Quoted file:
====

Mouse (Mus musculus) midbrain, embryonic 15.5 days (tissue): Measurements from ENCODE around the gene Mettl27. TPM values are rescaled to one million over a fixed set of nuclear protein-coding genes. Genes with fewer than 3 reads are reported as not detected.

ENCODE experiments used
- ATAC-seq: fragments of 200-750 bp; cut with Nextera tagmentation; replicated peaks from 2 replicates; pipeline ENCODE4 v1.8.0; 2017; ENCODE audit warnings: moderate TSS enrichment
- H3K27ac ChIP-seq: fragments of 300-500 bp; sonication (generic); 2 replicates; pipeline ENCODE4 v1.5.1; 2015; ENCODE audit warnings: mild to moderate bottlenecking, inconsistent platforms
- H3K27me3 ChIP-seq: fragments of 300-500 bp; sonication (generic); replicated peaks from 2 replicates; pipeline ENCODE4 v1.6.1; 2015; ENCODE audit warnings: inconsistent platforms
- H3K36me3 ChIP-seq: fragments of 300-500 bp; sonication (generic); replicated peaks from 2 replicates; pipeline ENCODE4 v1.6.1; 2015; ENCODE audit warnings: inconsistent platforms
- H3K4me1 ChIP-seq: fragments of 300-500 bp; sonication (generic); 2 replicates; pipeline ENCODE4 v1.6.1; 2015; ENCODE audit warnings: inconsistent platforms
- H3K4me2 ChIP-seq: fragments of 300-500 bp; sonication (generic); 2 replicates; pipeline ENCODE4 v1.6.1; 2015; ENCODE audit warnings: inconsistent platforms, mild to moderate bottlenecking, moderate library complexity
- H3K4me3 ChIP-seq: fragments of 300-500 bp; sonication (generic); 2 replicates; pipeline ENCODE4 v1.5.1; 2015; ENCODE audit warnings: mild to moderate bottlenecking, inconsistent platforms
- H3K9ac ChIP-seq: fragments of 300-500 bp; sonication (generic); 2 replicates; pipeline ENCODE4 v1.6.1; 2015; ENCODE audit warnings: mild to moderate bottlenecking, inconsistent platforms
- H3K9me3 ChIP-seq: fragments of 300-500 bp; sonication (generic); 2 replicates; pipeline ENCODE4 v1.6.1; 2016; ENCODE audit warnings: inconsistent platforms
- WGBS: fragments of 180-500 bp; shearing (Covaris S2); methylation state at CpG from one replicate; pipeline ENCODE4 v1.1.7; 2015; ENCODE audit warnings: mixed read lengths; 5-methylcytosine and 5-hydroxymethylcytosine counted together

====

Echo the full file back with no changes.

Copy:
Mouse (Mus musculus) midbrain, embryonic 15.5 days (tissue): Measurements from ENCODE around the gene Mettl27. TPM values are rescaled to one million over a fixed set of nuclear protein-coding genes. Genes with fewer than 3 reads are reported as not detected.

ENCODE experiments used
- ATAC-seq: fragments of 200-750 bp; cut with Nextera tagmentation; replicated peaks from 2 replicates; pipeline ENCODE4 v1.8.0; 2017; ENCODE audit warnings: moderate TSS enrichment
- H3K27ac ChIP-seq: fragments of 300-500 bp; sonication (generic); 2 replicates; pipeline ENCODE4 v1.5.1; 2015; ENCODE audit warnings: mild to moderate bottlenecking, inconsistent platforms
- H3K27me3 ChIP-seq: fragments of 300-500 bp; sonication (generic); replicated peaks from 2 replicates; pipeline ENCODE4 v1.6.1; 2015; ENCODE audit warnings: inconsistent platforms
- H3K36me3 ChIP-seq: fragments of 300-500 bp; sonication (generic); replicated peaks from 2 replicates; pipeline ENCODE4 v1.6.1; 2015; ENCODE audit warnings: inconsistent platforms
- H3K4me1 ChIP-seq: fragments of 300-500 bp; sonication (generic); 2 replicates; pipeline ENCODE4 v1.6.1; 2015; ENCODE audit warnings: inconsistent platforms
- H3K4me2 ChIP-seq: fragments of 300-500 bp; sonication (generic); 2 replicates; pipeline ENCODE4 v1.6.1; 2015; ENCODE audit warnings: inconsistent platforms, mild to moderate bottlenecking, moderate library complexity
- H3K4me3 ChIP-seq: fragments of 300-500 bp; sonication (generic); 2 replicates; pipeline ENCODE4 v1.5.1; 2015; ENCODE audit warnings: mild to moderate bottlenecking, inconsistent platforms
- H3K9ac ChIP-seq: fragments of 300-500 bp; sonication (generic); 2 replicates; pipeline ENCODE4 v1.6.1; 2015; ENCODE audit warnings: mild to moderate bottlenecking, inconsistent platforms
- H3K9me3 ChIP-seq: fragments of 300-500 bp; sonication (generic); 2 replicates; pipeline ENCODE4 v1.6.1; 2016; ENCODE audit warnings: inconsistent platforms
- WGBS: fragments of 180-500 bp; shearing (Covaris S2); methylation state at CpG from one replicate; pipeline ENCODE4 v1.1.7; 2015; ENCODE audit warnings: mixed read lengths; 5-methylcytosine and 5-hydroxymethylcytosine counted together